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Small bore challenge: Saturn w/ 6" or less

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#1 JasonB

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Posted 04 May 2015 - 10:52 AM

I greatly enjoyed the Jupiter small bore challenge thread. With Saturn's opposition coming up I thought there should be one for Saturn as well. I don't yet have an image to offer myself, but I would like to see what is possible with a 6 inch or smaller scope. Thanks.


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#2 KiwiRay

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Posted 04 May 2015 - 01:30 PM

Good idea, Jason - I thought about starting this too.  I'm really interested in what other people with similar scopes to mine (Celestron Nexstar 6SE) are getting. Saturn is really tough at my latitude (47.6°N), and most nights it's not worth trying: if I can't easily observe the Cassini division, I don't bother with the camera.

 

I posted this on its own thread recently, but this is my best Saturn so far, from April 17.  Its altitude was just 23.5°.  Three processed images combined in WinJUPOS.  The three avis  had around 3000 frames, and about 35% of each were stacked in AS!2 before processing in Registax and Photoshop (colour balance).  Used a Neximage 5 camera with 2x Barlow.

 

Saturn17April15.png

 

 


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#3 JasonB

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Posted 04 May 2015 - 04:12 PM

Great job Ray. I have a Celestron Omni XLT 6" reflector and I can see the Cassini division but I can't distinguish different colors on the planet (so far). I know your long focal length helps. Keep up the good work. This is what I was hoping to see in this post. I can understand great images coming from big scopes but what really impresses is someone pushing their equipment to the max  creating images that look like they were taken through a scope twice the size. Yours is a perfect example!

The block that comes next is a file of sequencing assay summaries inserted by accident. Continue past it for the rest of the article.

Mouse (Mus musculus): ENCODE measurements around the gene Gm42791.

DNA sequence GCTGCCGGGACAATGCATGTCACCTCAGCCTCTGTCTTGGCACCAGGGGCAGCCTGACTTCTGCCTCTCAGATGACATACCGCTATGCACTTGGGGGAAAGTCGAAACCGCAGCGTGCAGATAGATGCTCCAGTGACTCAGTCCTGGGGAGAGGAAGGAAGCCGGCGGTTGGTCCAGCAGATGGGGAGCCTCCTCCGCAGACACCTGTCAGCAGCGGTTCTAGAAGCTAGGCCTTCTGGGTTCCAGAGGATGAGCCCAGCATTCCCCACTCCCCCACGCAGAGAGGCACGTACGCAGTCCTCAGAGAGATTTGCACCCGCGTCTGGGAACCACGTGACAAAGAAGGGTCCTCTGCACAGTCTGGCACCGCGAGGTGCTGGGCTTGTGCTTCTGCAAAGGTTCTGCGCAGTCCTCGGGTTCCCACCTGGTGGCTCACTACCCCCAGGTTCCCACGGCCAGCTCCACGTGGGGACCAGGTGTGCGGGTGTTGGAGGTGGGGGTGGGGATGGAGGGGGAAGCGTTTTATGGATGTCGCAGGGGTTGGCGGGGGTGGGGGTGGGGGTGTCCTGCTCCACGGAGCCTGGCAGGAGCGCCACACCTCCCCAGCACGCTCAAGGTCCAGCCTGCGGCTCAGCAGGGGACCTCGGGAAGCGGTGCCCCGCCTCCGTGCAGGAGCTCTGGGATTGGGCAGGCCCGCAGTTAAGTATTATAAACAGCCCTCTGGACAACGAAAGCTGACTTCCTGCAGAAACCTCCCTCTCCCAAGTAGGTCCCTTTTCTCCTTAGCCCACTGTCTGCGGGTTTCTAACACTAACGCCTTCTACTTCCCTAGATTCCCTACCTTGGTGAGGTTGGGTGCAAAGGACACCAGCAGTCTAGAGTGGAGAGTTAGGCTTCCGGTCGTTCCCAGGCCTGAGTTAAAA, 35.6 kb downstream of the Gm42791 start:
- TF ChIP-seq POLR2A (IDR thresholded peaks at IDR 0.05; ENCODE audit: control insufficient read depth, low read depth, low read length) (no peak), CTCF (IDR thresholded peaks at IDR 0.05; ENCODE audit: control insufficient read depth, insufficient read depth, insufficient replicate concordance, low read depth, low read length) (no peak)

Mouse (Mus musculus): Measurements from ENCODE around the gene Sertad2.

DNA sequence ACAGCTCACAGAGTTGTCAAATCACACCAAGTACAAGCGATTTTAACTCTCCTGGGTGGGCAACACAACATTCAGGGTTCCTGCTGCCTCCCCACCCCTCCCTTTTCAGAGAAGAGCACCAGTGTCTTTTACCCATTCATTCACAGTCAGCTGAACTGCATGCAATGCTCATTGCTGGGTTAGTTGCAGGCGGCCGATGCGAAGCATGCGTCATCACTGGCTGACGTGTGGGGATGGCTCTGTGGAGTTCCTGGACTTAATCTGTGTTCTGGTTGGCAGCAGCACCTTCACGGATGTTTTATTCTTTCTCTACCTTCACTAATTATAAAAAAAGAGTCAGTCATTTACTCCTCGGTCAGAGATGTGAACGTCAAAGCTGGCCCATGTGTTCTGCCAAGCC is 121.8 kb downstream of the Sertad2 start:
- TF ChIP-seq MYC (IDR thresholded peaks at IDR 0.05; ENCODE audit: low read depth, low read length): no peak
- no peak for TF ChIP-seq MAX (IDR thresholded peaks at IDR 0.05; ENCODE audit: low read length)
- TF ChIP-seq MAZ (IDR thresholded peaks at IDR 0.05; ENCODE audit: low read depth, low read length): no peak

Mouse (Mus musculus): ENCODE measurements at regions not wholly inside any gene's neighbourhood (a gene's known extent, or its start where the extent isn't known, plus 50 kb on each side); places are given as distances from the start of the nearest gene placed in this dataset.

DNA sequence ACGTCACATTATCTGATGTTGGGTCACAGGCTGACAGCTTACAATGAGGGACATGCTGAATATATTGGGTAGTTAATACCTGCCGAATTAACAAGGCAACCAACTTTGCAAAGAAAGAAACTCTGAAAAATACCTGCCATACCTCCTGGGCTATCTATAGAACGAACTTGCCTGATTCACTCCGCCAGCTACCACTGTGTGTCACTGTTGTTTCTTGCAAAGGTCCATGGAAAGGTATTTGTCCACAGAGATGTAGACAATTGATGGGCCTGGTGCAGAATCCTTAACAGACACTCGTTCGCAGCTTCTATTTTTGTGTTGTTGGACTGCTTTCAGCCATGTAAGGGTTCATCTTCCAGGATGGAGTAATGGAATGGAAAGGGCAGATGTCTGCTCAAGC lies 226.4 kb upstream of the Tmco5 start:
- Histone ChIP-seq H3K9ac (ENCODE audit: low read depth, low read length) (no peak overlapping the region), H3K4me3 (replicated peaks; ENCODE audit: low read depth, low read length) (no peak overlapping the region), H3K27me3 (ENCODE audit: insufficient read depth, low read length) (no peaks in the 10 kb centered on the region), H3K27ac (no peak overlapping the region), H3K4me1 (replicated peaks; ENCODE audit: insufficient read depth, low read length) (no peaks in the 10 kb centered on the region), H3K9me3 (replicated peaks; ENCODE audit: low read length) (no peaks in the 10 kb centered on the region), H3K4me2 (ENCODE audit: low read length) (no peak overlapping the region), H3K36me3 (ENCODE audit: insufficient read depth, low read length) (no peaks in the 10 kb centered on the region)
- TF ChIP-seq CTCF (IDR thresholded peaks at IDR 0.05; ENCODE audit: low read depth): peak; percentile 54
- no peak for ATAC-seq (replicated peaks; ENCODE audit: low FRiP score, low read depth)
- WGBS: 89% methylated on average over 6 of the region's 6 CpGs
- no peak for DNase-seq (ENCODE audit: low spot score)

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#4 TerryWood

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Posted 04 May 2015 - 04:35 PM

Here's one from April 29th using a William Optics FLT 110. If memory serves me right, this was a 4 minute capture utilizing a Skyris 618c camera and 4x Powermate, stacked and wavelets in Registax, then color balanced in Adobe Lightroom. But I think I messed up the color. 

 

I may give Saturn another shot tonight if the clouds hold off.

 

V/R

 

Terry

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#5 KiwiRay

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Posted 04 May 2015 - 05:12 PM

Thanks, Jason.  Observing visually, I can see the bright equatorial belt and that the planet is yellower than the rings, but that's about it for colours.  I was pretty happy that this photo gave at least some hints of banding and subtle colour differences in the northern hemisphere, including a dark polar patch that I assume is the hexagon. 

 

Terry: you seem to have captured a similar amount of detail as I did.  For colour, coming out of Registax, my images are all bright yellow.  In Photoshop, I apply "Auto Levels", which I usually have to fade a bit (40-50%) as it increases the contrast too much (burns out the bright belt), and then try just "Auto Color".  Sometimes I have to select just the planet and rings for this, using an oval selection shape - including a lot of the "black" background can throw the auto colours off sometimes.  I then usually add in a little more yellow in the colour balance to get something closer to the pastel colours I've seen in "natural colour" photos from the Cassini probe.  Not sure if the same process is possible in Lightroom or not.


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#6 TerryWood

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Posted 04 May 2015 - 10:50 PM

I'm going to look into getting photoshop very soon. It looks like it's pretty essential in bringing out the detail and correct color. Thanks!

V/R

Terry

Edited by TerryWood, 04 May 2015 - 10:51 PM.